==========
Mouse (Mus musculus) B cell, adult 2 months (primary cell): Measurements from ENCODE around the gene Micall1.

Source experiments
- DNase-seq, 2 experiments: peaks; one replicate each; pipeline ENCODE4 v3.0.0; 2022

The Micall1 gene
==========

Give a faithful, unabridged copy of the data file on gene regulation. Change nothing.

Mouse (Mus musculus) B cell, adult 2 months (primary cell): Measurements from ENCODE around the gene Micall1.

Source experiments
- DNase-seq, 2 experiments: peaks; one replicate each; pipeline ENCODE4 v3.0.0; 2022

The Micall1 gene